4) Offer a sliding scale or a “pay as you can” program.  Have a passion for supporting teen moms, or military families?  Offer a discount. Be clear about the value of your services, and also be willing to make it affordable. Those facing true financial challenge through difficult life circumstances benefit from being allowed the dignity of making an arrangement that works for them.  It’s perfectly fine to say, “This is my typical fee range. I am willing to work with you on ways we can make this possible for you. I need you to let me know honestly what will be reasonable and affordable for you. If I can accept that, we will create a payment schedule together.” Put your agreements in writing, and hold one another accountable for being in integrity with your word, just as you would with any other client. A doula’s fee is an investment that the mother makes in her own empowered birth. People value more what they have invested in for themselves. Be mindful of the difference between empowering and enabling.

5) Be willing to barter. I’ve not ever turned a family away based on ability to pay, but I do treat every family as though they, too, have worth and something of value to offer. Money is simply a means of exchange. We put forth our time, energy, and effort into our work. In turn, we are paid in money. We then exchange this money for the other things we want or need. If money as a means-of-exchange is not available, then there is likely a solution that involves another way of trading time, energy, and effort. Those who are offering a service can reasonably expect a fair offer in exchange for their service. I prefer the energy of this sort of exchange, whether it’s barter or pay-what-you-can, over the message of “you have nothing worth offering to me, so I’m not even going to go there”. For me, it’s choosing a message of empowerment over one of pity. This doesn’t mean that there must be a dollar-for-dollar value “equal exchange”, but that the energy exchange for all involved is proportionally and equitably balanced.

  6) Mentor a Student.  Experienced and seasoned doulas are in the wonderful position of being able to share our wisdom with those who are just starting out. Offering a few hours of time to a student doula supports not only the new doula, but the doula community as a whole. If newer doulas in your area help contribute to the reputation of doulas  as being well-trained and highly skilled service providers, everyone wins. The busier new doulas are, the more people will know about doulas, and the busier we will all become.  Student doulas are sometimes in the position of having lower fees than more seasoned doulas may be. I do not hesitate, when speaking to a mama who is facing financial challenge, to say “I’m currently working with a student doula. Her fee may be more affordable to you, and you will have the benefit of her being able to call me for support and guidance during the time that she is providing your doula care.” In this way, I’m seeing to it that the mama has good support, and the bulk of my time remains free to take on paying clients (who in turn are contributing to my charity fund, which in turn opens the way for more to receive care. Again, the goal here is to provide sustainability.) All I need to be available for is a couple of phone calls along the way from a student. My cost involved is minimal.  Comparing apples to apples, when I contribute in this way, I’ve helped 20 births with the same 40 hours that I would otherwise have given to one woman for one birth, the student receives fair pay, and my expenses have been lower.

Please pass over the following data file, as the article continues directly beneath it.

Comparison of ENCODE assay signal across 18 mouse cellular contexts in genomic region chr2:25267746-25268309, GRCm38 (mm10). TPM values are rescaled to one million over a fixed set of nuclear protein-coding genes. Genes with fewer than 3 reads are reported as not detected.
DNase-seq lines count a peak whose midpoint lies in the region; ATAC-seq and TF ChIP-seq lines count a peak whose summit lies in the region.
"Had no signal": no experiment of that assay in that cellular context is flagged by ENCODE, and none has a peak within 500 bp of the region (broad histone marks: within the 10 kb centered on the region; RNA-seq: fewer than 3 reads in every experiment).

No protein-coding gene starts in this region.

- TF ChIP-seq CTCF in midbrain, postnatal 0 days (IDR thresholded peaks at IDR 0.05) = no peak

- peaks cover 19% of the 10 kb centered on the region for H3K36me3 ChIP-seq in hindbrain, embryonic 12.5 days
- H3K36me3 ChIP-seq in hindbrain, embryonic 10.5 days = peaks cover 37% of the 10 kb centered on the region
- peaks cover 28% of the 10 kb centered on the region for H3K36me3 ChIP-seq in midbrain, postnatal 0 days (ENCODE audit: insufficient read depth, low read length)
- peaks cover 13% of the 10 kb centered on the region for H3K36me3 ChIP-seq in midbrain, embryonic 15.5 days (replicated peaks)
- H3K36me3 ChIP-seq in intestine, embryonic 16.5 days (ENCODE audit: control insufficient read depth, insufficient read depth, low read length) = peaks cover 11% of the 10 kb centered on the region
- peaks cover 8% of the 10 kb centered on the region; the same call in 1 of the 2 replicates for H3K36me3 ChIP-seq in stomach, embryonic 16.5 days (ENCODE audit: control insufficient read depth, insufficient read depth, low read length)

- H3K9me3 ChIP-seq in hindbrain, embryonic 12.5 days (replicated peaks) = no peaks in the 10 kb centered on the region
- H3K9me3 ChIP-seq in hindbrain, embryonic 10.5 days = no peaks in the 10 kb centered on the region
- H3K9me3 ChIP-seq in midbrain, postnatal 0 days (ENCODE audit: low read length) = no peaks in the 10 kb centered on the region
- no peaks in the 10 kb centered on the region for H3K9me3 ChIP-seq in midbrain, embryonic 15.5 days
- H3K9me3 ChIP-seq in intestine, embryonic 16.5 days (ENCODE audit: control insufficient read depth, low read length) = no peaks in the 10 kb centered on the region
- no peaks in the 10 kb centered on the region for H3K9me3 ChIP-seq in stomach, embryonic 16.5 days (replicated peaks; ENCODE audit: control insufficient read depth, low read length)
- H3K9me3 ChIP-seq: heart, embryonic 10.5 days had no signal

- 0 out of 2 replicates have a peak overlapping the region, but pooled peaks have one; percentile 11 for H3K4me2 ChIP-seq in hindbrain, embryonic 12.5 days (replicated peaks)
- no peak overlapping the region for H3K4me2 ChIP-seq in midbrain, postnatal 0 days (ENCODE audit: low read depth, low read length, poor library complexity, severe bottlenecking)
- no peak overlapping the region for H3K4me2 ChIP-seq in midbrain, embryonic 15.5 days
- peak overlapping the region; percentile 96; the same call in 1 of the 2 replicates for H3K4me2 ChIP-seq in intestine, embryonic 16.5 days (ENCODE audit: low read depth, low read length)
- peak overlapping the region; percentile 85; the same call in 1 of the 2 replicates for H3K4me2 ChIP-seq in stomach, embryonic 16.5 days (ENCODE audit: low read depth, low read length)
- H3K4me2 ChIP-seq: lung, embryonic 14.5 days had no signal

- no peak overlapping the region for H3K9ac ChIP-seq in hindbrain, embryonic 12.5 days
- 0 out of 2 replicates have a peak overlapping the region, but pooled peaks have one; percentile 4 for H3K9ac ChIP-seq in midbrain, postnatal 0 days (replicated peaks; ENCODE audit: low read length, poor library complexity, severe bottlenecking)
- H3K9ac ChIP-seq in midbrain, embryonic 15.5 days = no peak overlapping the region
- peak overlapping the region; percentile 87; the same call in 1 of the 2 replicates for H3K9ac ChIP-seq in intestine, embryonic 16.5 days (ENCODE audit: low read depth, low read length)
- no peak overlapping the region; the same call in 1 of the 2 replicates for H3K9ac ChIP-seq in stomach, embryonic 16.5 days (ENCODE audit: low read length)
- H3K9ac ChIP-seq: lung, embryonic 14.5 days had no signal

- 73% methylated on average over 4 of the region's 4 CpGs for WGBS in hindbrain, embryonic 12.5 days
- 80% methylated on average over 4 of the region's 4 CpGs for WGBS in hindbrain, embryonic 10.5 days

7) Be a Birth Activist.  Though many insurance companies are beginning to reimburse for doula fees, many more need to get on board. Encourage your mamas to call their insurance companies and ask them to cover for doula support. You can talk to your local hospital, and encourage them to provide universal doula care, so that this expense would be covered in the same way as their in-house lactation consultants. Talk with doctors and midwives about providing doula care for their patients by having doulas on staff.  This would decrease the overall expense to your doctor or hospital, and would also make doula care available for all! Lobby your state legislature to include doula care in their state-provided medical coverage, so that low income families have the benefit of doula care.


Those of us who value our work, and know the worth of what we do, are able to be compassionate and of service to those in need in a myriad of ways. These are some that have worked for me and others connected to my practice. What has worked for you?